Time for Electronic Circuit Protection?

Continuous Identification and Troubleshooting of Blown Circuits Cause Too Many Headaches for Our Reader

By Control Design Staff

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"We provide a lot of after-sales support for our machines. One of our headaches is control circuit (24 V) protection, particularly identifying and troubleshooting blown circuits. The other part of this that's becoming a pain is stocking and supplying lots of types of fuses and circuit breakers. We know we can justify the extra costs for both our customers and ourselves if we migrate to electronic circuit protection. How do we make that case to our customers?"

—From June '13 Control Design

SEE ALSO: Electronic Circuit Protection Technology Minimizes Factory Downtime

Answers

Here's the Case to Make
It sounds like you're experiencing all the common pitfalls of traditional 24 Vdc circuit protection from breakers or fuses that have been adapted to a control-level-sensitive world. Justification to make the leap to electronic circuit protection is easier than you might think. Consider the downtime costs associated with a tripped circuit. First, there's recognition of a problem. Is it in a cabinet? Which circuit? Where on the circuit? Will the breaker reset, or do I replace the fuse only to have the same problem again when the resistance in the wires reaches a temperature or current draw with enough impact to fault again? How many people need to be involved to diagnose and repair the problem? All this, and you're still where you were in the beginning.

Sell this to your customer: Mr. Customer, our newly designed control cabinet uses state-of-the-art protection for 24 Vdc circuits. This means better protection for the devices on the circuit, less heat on the cables before a fault is detected, a notification of a fault or warning of potential overcurrent before a fault happens, and fault detection in milliseconds. Visual indication of the affected channel is possible through an HMI or other device, and you can test and reset without opening the cabinet and disturbing the wiring inside.

Sell this to management: Fewer service calls for "ghost" short circuits, better monitoring of circuit load, reduced inventory, reduced wiring, fewer opportunities for the user to open the cabinet and disturb the wiring.

As for the hard costs to the initial build, you should quickly realize savings in assembly, procurement, and inventory costs, which make the switch to electronic protection the easy and right choice. Offer protection and detection not reaction and inspection.

Aaron Henry,
marketing manager,
Murrelektronik

Complexity Brings Vulnerability
The use of analog and digital I/O signals have multiplied greatly, as discrete systems and processes become more integrated and compact. Integrating separate functions and controls, and reducing overall size of the control system is a very desirable goal. However, by doing this, the control device and process becomes very vulnerable to damage from voltage transients (surges). Because the modernized devices perform more functions, the impact is greater overall system interruption. To ensure system reliability, proper implementation of surge-protection devices (SPD) will improve signal integrity greatly, protecting both devices in the field and in the control panel.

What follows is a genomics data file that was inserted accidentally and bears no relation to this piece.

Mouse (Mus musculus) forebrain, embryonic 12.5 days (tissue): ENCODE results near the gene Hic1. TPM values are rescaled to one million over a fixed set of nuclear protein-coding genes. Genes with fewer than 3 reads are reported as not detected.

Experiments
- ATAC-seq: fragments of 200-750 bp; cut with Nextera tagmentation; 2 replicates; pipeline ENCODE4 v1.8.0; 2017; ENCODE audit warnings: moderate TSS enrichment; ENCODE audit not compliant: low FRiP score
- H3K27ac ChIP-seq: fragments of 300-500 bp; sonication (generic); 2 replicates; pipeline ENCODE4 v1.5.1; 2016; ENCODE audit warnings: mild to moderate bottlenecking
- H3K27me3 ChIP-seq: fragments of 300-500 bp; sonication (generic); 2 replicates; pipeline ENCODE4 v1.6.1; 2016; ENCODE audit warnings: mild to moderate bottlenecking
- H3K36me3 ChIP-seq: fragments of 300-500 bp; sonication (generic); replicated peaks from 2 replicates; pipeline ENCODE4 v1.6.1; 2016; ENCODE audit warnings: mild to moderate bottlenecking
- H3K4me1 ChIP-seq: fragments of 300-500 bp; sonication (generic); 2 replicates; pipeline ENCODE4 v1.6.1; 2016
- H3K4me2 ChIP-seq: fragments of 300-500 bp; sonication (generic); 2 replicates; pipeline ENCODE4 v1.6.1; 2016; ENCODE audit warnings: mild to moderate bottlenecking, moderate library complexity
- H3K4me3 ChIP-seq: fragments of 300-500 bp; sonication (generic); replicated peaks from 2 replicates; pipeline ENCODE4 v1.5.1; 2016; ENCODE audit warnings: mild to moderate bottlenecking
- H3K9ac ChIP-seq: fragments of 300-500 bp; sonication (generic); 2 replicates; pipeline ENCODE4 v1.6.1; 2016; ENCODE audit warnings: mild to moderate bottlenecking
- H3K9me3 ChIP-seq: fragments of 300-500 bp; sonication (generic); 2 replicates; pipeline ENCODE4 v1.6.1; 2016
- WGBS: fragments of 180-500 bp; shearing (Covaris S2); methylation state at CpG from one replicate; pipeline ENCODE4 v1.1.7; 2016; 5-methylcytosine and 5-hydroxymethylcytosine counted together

Best practice for mission-critical applications is to protect all wiring that leaves a controlled environment greater than three meters. A controlled environment should be considered a safe place for controls. A controlled environment would be an RTU control panel enclosure or perhaps a room such as a SCADA room. The only way to assure that an RTU or SCADA structure remains a controlled environment is to install appropriate SPDs on all galvanic wiring that enters or leaves that space. If not implemented, these wires are potential points of entry for damaging surge events. If this happens, then technically the space can't be considered as a whole, controlled environment.

Fusing and circuit breakers don't protect against voltage surges, only over-currents that originate on the load end of a circuit. SPDs protect against over-voltage transients. SPDs have extremely fast response times, normally around 25 ns. This is critical as surges are extremely fast. A fuse or circuit breaker does not come close to the performance or speed of an SPD.

The job of an SPD is to be invisible to the circuit, and at the same time, be a voltage-activated switch that diverts the damaging voltage surge to ground, away from the circuit that is to be protected.

David Torres,
product marketing lead specialist,

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